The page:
Albany Times Union
Quan, Curtis win at ‘no nonsense’ Oscars
LOS ANGELES — Jimmy Kimmel promised “no nonsense” at the 95th Academy Awards on Sunday as Hollywood reconvened for a ceremony that will try to move past one of the most infamous moments in Oscar history.
In one of the night’s first awards, former child star Ke Huy Quan capped his extraordinary comeback with the Oscar for best supporting actor. Quan, beloved for his roles as Short Round in “Indiana Jones and the Temple of Doom” and Data in “Goonies,” had all but given up acting before being cast in “Everything Everywhere All at Once.”
His win, among the most expected of the night, was nevertheless one of the ceremony’s most moving moments. The audience — including his “Temple of Doom” director, Steven Spielberg — gave Quan a standing ovation as he fought back tears.
“Mom, I just won an Oscar!” said Quan, 51, whose family fled Vietnam in the war when he was a child.
“They say stories like this only happen in the movies. I can’t believe it’s happening,” Quan said. “This is the American dream.”
Minutes later, Quan’s cast mate Jamie Lee Curtis won for best supporting actress. Her win, in one of the most competitive categories this year, denied a victory for comic-book fans. Angela Bassett (“Black Panther: Wakanda Forever”) would have been the first performer to win an Oscar for a Marvel movie.
It also made history for Curtis, a first-time winner who alluded to herself as “a Nepo baby” during her win at the Screen Actors Guild Awards. She’s the rare Oscar winner whose parents were both Oscar nominees, something she emotionally referenced in her speech. Tony Curtis was nominated for “The Defiant Ones” in 1959 and Janet Leigh was nominated in 1961 for “Psycho.” Curtis thanked “hundreds” of people who put her in that position.
The early back-to-back wins for “Everything Everywhere All at Once” was perhaps a sign of things to come. The film, up for a leading 11 awards, is the clear best-picture favorite.
The telecast, airing live on ABC, opened traditionally: with a montage of the year’s films (with Kimmel edited into a cockpit in “Top Gun: Maverick”) and a lengthy monologue. Kimmel, hosting for the third time, didn’t dive right into revisiting Will Smith’s slap of Chris Rock at last year’s ceremony.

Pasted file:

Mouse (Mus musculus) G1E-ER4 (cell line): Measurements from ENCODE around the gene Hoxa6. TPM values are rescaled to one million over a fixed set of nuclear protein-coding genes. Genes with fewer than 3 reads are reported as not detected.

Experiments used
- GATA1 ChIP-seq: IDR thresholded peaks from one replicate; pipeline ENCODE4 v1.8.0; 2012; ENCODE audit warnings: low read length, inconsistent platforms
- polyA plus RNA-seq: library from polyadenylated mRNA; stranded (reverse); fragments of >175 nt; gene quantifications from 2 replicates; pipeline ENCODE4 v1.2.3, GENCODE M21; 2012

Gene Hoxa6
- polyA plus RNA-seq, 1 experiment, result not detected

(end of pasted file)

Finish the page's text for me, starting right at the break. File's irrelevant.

But after a number of jokes — including one that noted two stars of “Encino Man,” Quan and Brendan Fraser are nominated — Kimmel noted that there are numerous Irish actors up for Oscars, “which means the odds of another fight on stage just went way up.”
The late-night comedian struggled to find lessons from last year’s incident, which was followed by Smith winning best actor. If anyone tried any violence this year, he said, “You will be awarded the Oscar for best actor and permitted to give a 19-minute-long speech.”
But Kimmel, hosting for the third time, said anyone who wanted to “get jiggy with it” this year will have to come through a fearsome battalion of bodyguards, including Michael B. Jordan, Michelle Yeoh, Steven Spielberg and his show’s “security guard” Guillermo Rodriguez.
The night’s first award went to another Guillermo: “Guillermo del Toro’s Pinocchio” for best animated film. That handed Netflix its first Oscar in the category.
Later, Daniel Roher’s “Navalny,” about the imprisoned Russian opposition leader Alexei Navalny, took best documentary. The film’s win came with clear overtones to Navalny’s ongoing imprisonment and Vladimir Putin’s continued war in Ukraine. Yulia Navalnaya joined the filmmakers on the stage.
“My husband is in prison just for telling the truth,” she said. “Stay strong my love.”
Some big names weren’t in attendance for other reasons. Neither Tom Cruise, whose “Top Gun: Maverick” is up for best picture, nor James Cameron, director of best-picture nominee “Avatar: The Way of Water,” appeared to be at the ceremony. Both have been forefront in Hollywood’s efforts to get moviegoers back after years of pandemic.
And presenter Glenn Close said she would not present at the show because she had tested positive for COVID -19.